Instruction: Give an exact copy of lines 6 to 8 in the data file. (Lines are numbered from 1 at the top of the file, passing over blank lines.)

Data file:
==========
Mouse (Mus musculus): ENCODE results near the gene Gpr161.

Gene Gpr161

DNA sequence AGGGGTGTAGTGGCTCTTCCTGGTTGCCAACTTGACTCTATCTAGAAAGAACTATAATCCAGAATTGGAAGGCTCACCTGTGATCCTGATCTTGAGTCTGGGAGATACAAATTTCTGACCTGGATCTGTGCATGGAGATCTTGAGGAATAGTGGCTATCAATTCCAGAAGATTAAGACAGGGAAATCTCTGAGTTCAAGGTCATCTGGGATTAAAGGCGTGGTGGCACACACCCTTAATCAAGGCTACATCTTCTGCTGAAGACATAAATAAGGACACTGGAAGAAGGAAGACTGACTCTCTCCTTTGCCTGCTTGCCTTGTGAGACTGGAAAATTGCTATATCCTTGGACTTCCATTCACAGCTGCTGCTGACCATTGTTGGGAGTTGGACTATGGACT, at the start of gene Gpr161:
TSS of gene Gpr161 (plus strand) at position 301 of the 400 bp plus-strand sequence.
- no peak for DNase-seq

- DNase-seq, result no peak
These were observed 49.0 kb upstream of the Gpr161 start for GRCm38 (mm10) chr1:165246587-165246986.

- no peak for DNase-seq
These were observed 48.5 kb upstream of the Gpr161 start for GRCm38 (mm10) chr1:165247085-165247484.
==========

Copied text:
- DNase-seq, result no peak
These were observed 49.0 kb upstream of the Gpr161 start for GRCm38 (mm10) chr1:165246587-165246986.

- no peak for DNase-seq